My Italian friends say that I am more sentimental than their countrymen and I’ve been accused of being over sensitive since my mother started calling me Sarah Bernhardt when I was 5 years old. But I do wish I owned stock in Hallmark cards because I think it is actually a beautiful thing to be so aware of the feelings of our hearts.
The commercialization of holidays in the US is obviously a bit over the top, but the idea of reminding ourselves to be grateful and appreciative of our connections AND letting others know of these feelings is a good thing. A few days before Mother’s Day I was listening to a couple of macho guys on sports radio gush about their moms and I began thinking about the fact that every single person on the planet Earth has had a mother. Of course, not everyone loves their mother, but the fact remains that without this person, we would not even exist. That simple truth gives us at least one thing to be grateful for.
Yesterday, I had 44 notifications on my Facebook wall – either mother’s expressing their great honor and love for their amazing children (they are all amazing to their mothers, by the way) or people expressing their gratitude and love for their mothers. That’s a lot of love in the field. Remember that we have commercialization to thank for birthing this holiday in the first place.
Our capacity for love is so huge and yet so many things interfere with our focus and expression of this incredibly juicy, rich and powerful aspect of our being. Sometimes I think it is our fear of the size of our hearts, our great capacity to feel that gets in the way of showing up as loving beings all of the time, rather than just on holidays. Perhaps it is a fear of being branded sentimental by others or just feeling so vulnerable deep inside. Maybe it is a fear of loosing someone or a fear of not living up to our potential or maybe even a fear of loosing control and becoming a blubbering baby.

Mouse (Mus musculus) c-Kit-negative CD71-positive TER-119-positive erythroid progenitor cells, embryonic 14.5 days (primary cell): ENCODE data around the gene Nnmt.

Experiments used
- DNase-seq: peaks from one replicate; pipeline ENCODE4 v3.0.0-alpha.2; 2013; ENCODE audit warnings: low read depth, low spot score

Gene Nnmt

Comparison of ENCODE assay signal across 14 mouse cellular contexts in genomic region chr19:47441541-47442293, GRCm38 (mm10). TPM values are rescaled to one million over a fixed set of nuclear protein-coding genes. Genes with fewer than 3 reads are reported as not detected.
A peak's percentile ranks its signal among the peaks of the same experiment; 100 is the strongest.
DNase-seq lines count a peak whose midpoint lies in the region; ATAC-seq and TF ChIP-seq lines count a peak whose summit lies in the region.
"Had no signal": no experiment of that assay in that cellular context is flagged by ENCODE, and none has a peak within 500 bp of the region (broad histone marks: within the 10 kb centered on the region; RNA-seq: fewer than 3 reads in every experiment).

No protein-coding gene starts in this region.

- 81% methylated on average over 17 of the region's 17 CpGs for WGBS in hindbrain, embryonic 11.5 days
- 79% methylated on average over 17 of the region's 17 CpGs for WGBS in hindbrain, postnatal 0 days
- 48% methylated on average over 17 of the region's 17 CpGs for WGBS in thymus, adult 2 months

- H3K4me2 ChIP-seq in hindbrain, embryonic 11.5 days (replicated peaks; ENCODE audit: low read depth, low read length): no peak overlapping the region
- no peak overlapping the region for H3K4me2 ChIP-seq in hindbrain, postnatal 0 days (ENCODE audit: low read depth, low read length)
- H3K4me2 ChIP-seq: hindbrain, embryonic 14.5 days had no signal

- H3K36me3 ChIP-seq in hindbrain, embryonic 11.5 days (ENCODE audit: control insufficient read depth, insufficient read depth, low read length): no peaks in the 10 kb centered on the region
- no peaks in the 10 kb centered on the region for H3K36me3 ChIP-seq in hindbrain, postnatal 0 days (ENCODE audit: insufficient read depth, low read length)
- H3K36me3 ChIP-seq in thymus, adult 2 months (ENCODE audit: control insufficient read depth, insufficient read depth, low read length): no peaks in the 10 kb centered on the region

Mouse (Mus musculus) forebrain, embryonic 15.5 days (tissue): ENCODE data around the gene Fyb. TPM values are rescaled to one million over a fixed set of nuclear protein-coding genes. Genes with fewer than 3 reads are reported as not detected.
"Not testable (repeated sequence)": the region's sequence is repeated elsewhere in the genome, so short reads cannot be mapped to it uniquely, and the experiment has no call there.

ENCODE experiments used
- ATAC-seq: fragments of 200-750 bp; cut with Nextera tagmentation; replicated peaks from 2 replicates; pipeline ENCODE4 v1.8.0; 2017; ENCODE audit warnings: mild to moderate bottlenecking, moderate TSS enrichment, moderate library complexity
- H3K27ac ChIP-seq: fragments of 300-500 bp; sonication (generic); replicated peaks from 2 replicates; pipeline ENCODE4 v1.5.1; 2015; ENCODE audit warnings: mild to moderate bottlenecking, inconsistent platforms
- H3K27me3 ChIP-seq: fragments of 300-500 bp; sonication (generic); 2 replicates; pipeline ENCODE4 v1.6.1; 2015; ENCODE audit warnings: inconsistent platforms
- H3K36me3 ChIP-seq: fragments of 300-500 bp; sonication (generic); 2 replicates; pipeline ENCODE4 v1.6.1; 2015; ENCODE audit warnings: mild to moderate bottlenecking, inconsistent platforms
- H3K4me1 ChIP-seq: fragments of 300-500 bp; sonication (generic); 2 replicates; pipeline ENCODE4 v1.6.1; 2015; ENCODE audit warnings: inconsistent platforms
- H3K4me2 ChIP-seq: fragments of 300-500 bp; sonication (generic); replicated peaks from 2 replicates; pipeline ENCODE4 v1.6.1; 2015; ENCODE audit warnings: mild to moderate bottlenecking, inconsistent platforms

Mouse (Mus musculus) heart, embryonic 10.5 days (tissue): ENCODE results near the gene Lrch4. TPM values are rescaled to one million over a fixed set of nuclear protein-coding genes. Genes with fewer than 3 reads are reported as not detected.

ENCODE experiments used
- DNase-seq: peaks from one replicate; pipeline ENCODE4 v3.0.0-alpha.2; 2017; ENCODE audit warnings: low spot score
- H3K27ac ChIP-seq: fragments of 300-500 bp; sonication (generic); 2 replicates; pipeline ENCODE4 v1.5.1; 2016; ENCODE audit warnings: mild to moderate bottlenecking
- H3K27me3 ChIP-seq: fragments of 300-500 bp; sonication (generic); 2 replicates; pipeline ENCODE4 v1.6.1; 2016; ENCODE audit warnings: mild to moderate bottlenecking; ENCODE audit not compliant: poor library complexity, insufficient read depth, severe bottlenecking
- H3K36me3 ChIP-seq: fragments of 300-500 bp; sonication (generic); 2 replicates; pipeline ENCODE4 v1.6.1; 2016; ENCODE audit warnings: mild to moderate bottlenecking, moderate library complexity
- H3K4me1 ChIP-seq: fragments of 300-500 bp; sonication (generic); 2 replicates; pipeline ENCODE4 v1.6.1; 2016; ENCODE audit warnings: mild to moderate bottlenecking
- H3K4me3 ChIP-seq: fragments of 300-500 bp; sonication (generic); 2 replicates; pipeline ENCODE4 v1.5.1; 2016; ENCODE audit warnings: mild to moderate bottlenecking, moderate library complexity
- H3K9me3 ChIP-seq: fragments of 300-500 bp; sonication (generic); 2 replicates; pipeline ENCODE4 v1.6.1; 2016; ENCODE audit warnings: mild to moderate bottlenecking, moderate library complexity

Mother’s Day was a beautiful day for me. My kids showered me with attention, the weather gave us a fabulous day on the water and Austin provided yummy food all day long. Yet, I was also aware of how much I missed my son who lives far away. I was sad that I could not see and touch the little kids who no longer exist because they are now all grown up. I was even aware of the fact that eventually this fine day would turn into “regular” Monday morning with a focus on productivity.
So inside every moment are a million opportunities for sentiment – both happy and sad. I’m not sure that one can even exist without the other. Yet, it is our awareness of these emotions and sensations in a variety of colors that makes us alive and sentient. It’s ok that we move through bothpain and joy in all of our moments. It’s a both/and world. Learning to accept this might just allow us to open our hearts a little more to each day until we feel safe enough in our own skin to express these Hallmark sentiments no matter what day the calendar tells us it is.